Speaking to Business Insider about Microsoft’s company culture and their approach to technology development, Microsoft CEO Satya Nadella noted that it was important to push boundaries, and accept that at times this can inevitably lead to failure.
If you are going to have a risk-taking culture, you can’t really look at every failure as a failure, you’ve got to be able to look at the failure as a learning opportunity.
He noted that this was part of the process of innovation.
Some people can call it rapid experimentation, but more importantly, we call it “hypothesis testing.” Instead of saying “I have an idea,” what if you said “I have a new hypothesis, let’s go test it, see if it’s valid, ask how quickly can we validate it.” And if it’s not valid, move on to the next one.
There’s no harm in claiming failure, if the hypothesis doesn’t work. To me being able to come up with the new ways of doing things, new ways of framing what is a failure and what is a success, how does one achieve success — it’s through a series of failures, a series of hypothesis testing. That’s in some sense the real pursuit.
Many of our readers will, of course, have the first-hand experience of Microsoft moving on from failure in the mobile phone market, and it is telling that smartphones are pointedly missing from Nadella’s vision of “the next big thing”:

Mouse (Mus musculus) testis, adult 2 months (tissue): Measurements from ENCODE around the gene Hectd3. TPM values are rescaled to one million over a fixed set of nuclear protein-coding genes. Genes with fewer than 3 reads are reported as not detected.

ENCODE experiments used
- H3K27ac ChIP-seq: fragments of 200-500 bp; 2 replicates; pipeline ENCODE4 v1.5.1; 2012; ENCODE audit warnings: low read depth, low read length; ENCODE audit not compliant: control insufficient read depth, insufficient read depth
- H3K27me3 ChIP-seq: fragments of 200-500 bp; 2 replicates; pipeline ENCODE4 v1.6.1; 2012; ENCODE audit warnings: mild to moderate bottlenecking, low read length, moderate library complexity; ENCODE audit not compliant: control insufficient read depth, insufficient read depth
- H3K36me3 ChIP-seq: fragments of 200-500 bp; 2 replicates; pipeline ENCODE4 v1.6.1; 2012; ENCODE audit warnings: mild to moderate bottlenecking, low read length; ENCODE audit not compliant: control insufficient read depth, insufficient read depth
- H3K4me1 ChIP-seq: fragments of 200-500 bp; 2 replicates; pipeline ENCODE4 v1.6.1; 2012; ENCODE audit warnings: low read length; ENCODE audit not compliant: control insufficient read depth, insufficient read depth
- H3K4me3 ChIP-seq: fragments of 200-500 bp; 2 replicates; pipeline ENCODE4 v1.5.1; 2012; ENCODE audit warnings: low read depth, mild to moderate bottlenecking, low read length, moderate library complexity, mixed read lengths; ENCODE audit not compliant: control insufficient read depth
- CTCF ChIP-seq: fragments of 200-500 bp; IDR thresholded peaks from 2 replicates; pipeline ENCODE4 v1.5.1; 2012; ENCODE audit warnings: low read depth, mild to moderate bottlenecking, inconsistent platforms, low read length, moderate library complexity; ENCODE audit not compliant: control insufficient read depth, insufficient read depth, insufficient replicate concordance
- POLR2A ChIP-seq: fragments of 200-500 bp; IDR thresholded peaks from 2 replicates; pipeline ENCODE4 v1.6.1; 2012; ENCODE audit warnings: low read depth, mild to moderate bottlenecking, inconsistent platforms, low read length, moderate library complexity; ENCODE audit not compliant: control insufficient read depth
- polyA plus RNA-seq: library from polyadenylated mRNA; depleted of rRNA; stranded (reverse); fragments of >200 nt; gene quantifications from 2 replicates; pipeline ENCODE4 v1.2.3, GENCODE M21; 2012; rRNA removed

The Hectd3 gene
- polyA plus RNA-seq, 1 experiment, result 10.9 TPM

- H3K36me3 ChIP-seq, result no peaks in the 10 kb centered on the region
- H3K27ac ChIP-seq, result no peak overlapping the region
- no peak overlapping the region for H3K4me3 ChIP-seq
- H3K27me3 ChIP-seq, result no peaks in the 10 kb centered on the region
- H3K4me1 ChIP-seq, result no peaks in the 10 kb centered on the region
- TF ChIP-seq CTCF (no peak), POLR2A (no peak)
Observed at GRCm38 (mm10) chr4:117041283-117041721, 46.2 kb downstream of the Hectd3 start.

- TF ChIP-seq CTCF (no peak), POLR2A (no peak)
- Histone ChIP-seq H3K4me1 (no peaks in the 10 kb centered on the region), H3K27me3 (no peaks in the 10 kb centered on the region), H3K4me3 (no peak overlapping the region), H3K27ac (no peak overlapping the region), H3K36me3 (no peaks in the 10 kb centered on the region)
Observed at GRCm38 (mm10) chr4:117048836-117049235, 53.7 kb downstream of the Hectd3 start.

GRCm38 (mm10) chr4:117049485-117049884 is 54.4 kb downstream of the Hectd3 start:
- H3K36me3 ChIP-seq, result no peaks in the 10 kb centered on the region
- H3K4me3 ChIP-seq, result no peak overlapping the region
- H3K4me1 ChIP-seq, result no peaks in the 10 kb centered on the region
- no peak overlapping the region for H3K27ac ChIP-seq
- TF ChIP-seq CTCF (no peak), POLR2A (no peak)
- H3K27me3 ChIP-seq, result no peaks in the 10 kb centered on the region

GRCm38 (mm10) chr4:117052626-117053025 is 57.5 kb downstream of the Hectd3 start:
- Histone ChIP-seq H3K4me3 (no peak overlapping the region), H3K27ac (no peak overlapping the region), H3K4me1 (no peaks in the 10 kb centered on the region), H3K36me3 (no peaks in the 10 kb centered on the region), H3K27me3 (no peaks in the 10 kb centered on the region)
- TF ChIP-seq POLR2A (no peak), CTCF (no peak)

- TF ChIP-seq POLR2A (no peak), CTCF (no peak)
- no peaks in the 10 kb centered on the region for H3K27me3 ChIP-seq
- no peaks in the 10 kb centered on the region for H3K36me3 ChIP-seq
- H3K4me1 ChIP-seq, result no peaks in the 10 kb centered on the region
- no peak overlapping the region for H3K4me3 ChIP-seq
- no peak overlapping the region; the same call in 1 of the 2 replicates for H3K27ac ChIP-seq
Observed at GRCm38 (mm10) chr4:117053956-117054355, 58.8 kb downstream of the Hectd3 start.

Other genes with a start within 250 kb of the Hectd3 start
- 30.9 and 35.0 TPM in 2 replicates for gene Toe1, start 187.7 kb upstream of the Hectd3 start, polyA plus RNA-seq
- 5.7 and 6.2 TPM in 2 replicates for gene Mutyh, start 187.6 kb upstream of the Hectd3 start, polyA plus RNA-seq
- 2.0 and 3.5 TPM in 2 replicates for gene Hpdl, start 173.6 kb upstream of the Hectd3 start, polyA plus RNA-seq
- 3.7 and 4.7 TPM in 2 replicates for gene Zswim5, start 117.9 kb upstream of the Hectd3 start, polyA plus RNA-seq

What we are excited about is this new category of personal computing. Today we think that the form factor used by us most is the mobile device. It’s the case today, so was the PC for a long time. The question is: What happens next? What are the new categories?
We were excited to create the 2-in-1 category, which is the fastest-growing amongst PCs. We are very excited about Surface Studio and what it means to reimagine what the desktop computer is. We are also very excited about Surface Hub as a computer for meeting rooms, of course also about HoloLens and the whole mixed-reality world. So for me the new forms of computing is what we want to build for consumers. But it is important that, instead of thinking that each one of these works as an independent computer, we think they have to form a fabric of devices for you.
It’s about your mobility, your ability to get work done as an individual or as a team, when you have lots and lots of screens and computers around you. So when we talk about Windows 10, it’s not about a device operating system anymore, it’s an operating system for all of your devices. That’s how we’re trying to not only tackle the innovative challenge of bringing new things to life, but also deal with the social complexity of a lot of devices in your life.
We have expressed concern in the past that Microsoft is resting on its laurels when it comes to their HoloLens technology, but Nadella said that despite the need to push boundaries, it was important not to get too far ahead of the market.
It’s not about the next day, the next quarter, next year. It’s one of the fundamental challenges of leadership and you got to get it right: you can’t be too far ahead, you can’t be too far behind. To be able to yet see those corners is all it is about.
Microsoft has had to learn this delicate balance via hard experience, with Xbox One a recent example of Microsoft misjudging the readiness of the market for a disk-less future.
Given that Nadella has in this interview expressed willingness to test ideas in the market and move on rapidly when they fail, are our readers willing to be part of Microsoft’s next experiment? Let us know below.